The Herald Sun has a cracker of a yarn today over yet another massive privacy breach in the corrections system, headed: Secret jail source’s cover blown.

secret identity of the state’s first prison whistleblower has been
exposed by the Department of Justice in a damaging bureaucratic
bungle,” the Hun reports.

The Herald Sun has learned the department sent a
letter addressed to the prison officer by name in an envelope that
clearly identified him as a whistleblower. The words “Whistle-blowers
Protection Act 2001. To be opened by the addressee only” were stamped
in red letters on the back of the envelope… Opposition Corrections
spokesman Richard Dalla-Riva said the officer had received a fractured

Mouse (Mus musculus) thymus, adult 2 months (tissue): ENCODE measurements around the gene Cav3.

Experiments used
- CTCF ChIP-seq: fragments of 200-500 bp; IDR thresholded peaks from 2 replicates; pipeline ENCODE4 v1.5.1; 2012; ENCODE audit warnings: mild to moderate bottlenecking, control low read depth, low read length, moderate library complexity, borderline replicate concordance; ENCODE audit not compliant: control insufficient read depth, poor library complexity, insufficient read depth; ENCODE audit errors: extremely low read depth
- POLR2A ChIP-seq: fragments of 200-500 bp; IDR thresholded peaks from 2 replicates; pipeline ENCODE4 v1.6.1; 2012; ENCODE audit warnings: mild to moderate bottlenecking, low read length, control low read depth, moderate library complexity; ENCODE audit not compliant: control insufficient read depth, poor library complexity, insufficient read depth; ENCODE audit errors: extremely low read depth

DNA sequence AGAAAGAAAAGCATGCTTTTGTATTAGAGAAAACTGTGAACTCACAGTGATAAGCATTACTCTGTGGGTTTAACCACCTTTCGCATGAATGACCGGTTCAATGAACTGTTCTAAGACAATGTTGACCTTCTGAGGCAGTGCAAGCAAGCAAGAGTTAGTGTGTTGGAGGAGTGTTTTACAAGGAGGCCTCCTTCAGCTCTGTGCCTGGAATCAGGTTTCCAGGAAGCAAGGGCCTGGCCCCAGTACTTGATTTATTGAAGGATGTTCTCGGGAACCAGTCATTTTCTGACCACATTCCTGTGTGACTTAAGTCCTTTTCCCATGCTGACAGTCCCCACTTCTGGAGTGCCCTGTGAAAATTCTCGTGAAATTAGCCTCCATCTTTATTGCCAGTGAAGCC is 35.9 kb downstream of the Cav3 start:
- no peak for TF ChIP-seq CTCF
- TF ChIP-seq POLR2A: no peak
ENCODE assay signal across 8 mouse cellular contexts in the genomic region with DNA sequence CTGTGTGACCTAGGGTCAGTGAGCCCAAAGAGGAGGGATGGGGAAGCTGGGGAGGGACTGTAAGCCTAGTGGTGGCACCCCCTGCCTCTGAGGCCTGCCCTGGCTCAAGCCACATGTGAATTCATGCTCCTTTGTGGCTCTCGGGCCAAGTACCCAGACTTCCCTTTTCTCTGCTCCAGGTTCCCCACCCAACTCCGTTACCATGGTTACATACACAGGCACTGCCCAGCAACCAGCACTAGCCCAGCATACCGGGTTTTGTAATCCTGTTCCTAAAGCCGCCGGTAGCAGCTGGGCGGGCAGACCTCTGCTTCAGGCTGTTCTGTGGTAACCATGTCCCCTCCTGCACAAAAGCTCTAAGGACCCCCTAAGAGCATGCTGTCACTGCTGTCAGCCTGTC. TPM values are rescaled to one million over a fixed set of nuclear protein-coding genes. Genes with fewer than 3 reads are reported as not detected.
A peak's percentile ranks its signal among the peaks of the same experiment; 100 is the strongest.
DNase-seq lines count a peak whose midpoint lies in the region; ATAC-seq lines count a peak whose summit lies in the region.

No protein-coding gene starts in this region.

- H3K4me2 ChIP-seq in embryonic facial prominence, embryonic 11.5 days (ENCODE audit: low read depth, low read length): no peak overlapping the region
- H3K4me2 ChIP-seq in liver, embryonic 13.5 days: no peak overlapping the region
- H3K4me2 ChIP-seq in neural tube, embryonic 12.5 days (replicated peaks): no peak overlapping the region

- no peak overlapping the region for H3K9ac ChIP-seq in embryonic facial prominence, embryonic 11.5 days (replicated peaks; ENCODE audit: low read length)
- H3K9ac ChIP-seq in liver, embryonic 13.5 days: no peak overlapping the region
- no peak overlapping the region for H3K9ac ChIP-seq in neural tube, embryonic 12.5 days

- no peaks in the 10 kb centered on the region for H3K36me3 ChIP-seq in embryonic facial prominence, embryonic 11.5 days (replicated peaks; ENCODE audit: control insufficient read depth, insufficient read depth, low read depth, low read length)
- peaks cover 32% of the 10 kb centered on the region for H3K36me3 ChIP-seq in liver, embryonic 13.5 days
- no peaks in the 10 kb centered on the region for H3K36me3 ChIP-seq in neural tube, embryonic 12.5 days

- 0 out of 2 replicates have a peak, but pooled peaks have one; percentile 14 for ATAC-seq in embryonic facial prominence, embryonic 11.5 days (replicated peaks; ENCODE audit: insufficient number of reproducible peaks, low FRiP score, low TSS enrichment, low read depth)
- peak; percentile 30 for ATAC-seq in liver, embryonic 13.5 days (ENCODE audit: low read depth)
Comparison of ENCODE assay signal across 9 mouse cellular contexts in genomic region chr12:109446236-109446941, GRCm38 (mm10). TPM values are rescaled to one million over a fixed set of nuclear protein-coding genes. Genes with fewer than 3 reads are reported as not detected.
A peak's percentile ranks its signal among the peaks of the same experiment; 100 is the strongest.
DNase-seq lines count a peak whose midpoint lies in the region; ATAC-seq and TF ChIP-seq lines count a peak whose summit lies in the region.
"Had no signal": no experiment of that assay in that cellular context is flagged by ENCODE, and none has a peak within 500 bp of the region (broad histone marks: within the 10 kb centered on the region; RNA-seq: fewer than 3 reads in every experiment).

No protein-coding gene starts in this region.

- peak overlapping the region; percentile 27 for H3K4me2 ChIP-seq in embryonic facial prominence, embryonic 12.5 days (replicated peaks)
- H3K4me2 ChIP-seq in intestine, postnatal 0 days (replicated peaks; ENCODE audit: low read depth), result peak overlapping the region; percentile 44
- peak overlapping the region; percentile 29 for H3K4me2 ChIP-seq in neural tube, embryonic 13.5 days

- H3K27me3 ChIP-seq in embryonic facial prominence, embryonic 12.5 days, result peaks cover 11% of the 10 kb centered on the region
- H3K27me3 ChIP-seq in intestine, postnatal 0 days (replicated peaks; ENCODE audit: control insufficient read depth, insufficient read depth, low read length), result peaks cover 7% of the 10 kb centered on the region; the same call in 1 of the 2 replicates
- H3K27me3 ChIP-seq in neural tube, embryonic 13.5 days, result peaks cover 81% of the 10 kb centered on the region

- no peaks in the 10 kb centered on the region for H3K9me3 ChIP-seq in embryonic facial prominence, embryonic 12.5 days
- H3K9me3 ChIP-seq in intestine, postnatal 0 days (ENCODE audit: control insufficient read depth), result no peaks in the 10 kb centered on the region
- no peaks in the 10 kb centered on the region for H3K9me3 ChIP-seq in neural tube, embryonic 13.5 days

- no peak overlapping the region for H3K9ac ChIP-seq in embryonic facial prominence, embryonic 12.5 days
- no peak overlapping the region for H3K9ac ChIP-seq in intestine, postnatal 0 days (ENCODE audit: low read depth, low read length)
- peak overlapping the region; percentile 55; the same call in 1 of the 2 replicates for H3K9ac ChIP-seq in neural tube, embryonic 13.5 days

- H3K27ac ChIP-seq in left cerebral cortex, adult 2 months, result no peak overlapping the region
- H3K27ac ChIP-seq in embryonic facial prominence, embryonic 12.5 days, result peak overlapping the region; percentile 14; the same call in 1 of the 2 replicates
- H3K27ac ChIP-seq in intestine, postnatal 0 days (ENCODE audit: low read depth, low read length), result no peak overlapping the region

skull at the hands of a prison officer after raising serious claims of

Better than the fate of some police
informants in Victoria – but a distressing disaster. The government has
responded that the practice of stamping all envelopes relating to the
Whistle-blowers Act is common in government departments, but the
Ombudsman has now advised that envelopes should be marked “Private and
Confidential” and the Whistle-blowers Act reference be stamped on the
letter. Well, d’oh!

How stupid can these bureaucrats be? The
Ombudsman’s response isn’t much better. It turns the matter into an
issue of style and formality. There’s much more involved here.
Whistleblowers are the subject of enormous institutional pressure. Most
end up losing their jobs – and more – despite measures supposed to
protect them. What actually is the bureaucrats goal here in the way
they implement the Act?

The old public service line says when
something goes wrong, it’s more likely to be a cock-up than a
conspiracy. That’s normally true, but this may the one case where the
opposite applies.